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Last week more than 100 City University of New York faculty members, staffers and administrators gathered for a conference in Manhattan to discuss how to improve results for students considered academically unprepared for college. There has been substantial research suggesting that “remedial” classes act as more of a barrier than a passageway to earning a college degree.
Particularly striking was a presentation by Katie Hern, who runs the California Acceleration Project, an effort to change the way California’s community colleges structure their remedial classes.
More than three-quarters of community college students in California are classified as “unprepared” for college when they arrive, according to placement tests. At many of the colleges, students must take remedial classes before they are allowed to enroll in college-level math and English courses. The problem is, once they pass through the remedial levels, most of them still don’t pass college math.
Only 35 percent of the highest-level remedial students (who finish all their remedial classes) go on to pass an introductory college-level math class within three years. Among students dubbed the least prepared when they begin, only 6 percent get through college math.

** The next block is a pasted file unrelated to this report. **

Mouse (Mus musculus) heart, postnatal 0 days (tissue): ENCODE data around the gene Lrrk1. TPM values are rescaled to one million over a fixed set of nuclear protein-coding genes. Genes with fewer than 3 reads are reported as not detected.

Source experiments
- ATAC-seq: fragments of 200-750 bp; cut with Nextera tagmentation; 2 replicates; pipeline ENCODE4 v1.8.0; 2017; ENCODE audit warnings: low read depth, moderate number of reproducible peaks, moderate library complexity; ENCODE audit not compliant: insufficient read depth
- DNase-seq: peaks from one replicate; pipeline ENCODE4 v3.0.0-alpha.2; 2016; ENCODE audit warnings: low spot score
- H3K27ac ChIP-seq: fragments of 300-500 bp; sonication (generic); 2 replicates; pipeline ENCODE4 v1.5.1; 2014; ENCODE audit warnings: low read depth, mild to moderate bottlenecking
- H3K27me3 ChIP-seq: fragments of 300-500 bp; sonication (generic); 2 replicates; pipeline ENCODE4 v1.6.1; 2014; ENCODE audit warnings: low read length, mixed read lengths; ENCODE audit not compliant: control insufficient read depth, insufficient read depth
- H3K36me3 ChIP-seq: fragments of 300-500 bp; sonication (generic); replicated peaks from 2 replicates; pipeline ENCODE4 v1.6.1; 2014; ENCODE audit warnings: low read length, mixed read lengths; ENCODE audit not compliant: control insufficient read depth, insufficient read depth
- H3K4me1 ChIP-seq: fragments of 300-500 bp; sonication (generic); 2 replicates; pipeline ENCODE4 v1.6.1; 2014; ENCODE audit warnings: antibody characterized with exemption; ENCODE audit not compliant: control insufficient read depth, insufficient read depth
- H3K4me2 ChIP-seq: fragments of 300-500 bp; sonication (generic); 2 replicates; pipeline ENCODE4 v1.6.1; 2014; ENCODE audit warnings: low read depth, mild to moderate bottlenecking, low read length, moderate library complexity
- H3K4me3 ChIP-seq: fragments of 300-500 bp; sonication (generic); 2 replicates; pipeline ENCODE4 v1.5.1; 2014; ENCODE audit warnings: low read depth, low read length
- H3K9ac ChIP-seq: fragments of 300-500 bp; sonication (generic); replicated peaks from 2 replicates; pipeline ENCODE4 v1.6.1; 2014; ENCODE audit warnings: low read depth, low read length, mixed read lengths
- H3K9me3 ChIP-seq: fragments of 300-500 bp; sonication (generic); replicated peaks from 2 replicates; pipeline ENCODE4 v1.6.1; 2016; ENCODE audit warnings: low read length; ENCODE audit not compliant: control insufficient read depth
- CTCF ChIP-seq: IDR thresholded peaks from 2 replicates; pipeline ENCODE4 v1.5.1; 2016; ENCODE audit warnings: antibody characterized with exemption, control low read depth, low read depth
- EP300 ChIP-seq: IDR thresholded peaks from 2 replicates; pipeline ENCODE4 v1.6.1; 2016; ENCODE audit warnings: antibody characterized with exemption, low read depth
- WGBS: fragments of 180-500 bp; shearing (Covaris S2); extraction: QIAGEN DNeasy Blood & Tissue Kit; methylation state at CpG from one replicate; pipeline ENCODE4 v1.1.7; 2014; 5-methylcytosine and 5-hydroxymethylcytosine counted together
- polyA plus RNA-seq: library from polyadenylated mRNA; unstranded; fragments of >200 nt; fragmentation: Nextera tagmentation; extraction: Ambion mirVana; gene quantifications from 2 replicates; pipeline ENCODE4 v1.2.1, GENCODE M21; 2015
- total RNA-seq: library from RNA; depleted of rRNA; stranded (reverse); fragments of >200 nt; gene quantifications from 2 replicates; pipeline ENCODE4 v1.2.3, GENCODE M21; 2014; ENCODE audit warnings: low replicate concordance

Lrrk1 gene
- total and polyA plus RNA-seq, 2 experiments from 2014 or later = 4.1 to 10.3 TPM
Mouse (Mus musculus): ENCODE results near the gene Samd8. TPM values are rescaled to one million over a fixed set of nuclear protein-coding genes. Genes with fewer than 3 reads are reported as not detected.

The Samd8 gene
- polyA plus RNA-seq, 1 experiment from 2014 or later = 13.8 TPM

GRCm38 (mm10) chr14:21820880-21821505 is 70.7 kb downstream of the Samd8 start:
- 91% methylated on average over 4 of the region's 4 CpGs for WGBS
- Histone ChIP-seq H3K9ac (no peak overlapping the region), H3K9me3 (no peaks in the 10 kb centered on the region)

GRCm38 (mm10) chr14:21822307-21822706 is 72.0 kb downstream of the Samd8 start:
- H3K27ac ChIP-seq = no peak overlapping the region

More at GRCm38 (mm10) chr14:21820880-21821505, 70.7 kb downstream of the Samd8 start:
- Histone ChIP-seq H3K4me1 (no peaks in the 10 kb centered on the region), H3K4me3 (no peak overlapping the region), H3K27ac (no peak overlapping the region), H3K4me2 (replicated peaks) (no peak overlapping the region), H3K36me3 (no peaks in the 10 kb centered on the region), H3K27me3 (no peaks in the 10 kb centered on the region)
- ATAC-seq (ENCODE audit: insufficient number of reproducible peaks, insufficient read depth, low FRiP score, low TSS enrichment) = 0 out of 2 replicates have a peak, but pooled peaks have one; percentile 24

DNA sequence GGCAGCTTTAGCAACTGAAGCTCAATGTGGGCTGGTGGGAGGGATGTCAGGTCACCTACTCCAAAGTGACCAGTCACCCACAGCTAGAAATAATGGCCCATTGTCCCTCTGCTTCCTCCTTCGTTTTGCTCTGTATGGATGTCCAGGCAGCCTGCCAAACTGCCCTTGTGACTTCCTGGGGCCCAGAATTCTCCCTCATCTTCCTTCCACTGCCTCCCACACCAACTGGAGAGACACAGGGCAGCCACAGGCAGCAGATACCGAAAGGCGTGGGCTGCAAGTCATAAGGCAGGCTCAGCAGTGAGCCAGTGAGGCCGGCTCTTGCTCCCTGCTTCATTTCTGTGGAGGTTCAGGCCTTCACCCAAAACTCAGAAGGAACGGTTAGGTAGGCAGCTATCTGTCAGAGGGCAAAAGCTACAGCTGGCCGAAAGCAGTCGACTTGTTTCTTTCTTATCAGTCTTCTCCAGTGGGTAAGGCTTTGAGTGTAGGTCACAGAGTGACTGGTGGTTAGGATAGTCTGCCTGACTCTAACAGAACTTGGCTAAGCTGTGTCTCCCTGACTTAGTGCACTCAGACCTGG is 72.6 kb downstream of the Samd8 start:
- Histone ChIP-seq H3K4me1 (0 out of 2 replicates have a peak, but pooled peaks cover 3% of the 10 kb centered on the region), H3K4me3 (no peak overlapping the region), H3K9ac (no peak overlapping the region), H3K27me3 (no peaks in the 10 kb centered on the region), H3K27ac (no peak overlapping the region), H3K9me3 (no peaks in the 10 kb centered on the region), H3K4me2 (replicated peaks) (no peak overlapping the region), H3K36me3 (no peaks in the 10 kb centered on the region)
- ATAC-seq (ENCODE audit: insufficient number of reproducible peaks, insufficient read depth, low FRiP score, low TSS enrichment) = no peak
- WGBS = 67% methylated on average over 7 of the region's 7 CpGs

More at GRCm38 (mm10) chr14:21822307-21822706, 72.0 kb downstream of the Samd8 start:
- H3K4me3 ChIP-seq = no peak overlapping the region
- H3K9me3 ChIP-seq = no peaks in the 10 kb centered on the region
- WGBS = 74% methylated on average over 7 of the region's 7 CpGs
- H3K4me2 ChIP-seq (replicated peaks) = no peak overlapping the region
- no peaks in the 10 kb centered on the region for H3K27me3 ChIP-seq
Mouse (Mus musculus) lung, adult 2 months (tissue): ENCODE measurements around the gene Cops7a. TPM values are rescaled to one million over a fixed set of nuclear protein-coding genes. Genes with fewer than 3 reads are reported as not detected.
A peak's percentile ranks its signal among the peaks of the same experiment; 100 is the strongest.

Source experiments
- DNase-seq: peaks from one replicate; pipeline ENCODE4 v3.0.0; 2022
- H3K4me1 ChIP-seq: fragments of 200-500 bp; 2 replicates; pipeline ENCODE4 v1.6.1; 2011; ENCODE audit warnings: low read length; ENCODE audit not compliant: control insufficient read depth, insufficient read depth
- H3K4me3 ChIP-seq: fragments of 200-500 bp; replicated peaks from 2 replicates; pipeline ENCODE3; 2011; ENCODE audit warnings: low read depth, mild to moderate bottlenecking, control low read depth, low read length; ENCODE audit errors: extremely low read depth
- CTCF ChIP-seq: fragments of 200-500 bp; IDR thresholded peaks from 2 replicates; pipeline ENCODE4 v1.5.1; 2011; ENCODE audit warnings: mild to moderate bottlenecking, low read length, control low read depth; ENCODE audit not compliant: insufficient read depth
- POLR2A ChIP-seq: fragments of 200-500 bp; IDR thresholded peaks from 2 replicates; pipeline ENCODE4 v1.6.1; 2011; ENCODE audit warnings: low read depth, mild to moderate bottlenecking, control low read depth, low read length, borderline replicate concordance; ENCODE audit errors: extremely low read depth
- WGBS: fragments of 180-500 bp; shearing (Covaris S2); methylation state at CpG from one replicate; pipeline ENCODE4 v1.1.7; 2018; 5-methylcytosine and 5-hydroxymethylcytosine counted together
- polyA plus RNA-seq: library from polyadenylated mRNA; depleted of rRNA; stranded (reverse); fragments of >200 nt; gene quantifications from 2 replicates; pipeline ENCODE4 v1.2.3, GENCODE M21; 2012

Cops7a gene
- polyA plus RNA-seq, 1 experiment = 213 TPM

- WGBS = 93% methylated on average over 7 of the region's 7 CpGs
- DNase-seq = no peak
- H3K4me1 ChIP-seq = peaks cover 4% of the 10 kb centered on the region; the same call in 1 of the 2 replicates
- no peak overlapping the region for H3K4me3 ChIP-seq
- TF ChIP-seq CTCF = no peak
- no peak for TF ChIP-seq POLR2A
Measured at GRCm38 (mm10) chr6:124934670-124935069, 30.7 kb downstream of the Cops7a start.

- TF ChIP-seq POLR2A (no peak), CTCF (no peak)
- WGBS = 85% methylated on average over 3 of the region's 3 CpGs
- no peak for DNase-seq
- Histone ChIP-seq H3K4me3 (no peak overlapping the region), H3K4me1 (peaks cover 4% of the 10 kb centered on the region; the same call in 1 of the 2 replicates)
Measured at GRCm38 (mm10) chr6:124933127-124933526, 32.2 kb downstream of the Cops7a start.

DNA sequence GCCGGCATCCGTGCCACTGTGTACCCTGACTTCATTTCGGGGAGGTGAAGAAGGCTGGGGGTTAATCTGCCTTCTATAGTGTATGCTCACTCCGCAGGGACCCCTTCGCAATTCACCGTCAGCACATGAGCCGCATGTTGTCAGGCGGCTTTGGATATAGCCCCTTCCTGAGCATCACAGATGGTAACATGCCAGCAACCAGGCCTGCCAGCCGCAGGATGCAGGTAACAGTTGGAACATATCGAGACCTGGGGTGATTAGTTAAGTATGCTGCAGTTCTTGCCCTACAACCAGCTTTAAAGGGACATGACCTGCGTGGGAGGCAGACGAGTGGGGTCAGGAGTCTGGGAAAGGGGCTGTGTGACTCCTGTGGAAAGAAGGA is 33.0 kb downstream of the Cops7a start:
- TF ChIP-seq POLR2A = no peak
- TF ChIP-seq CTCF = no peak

Some colleges have begun trying alternative approaches. In her presentation, Hern reported new data from Cuyamaca College, near San Diego, which got rid of most of its remedial classes last fall. The college implemented a “co-requisite” model, allowing most students to go directly into a college-level math class while taking a support class at the same time. The results? More than two-thirds of all students passed the regular math class on their first try – and 62 percent of students who would have been classified as the lowest level passed. Hern said that no changes were made to the regular math class requirements.
“Cuyamaca is really showing what’s possible for the rest of California,” said Hern, who also teaches at Chabot College, one of California’s 113 community colleges. “They knew things were bad, but they didn’t know it could be better until they tried it.”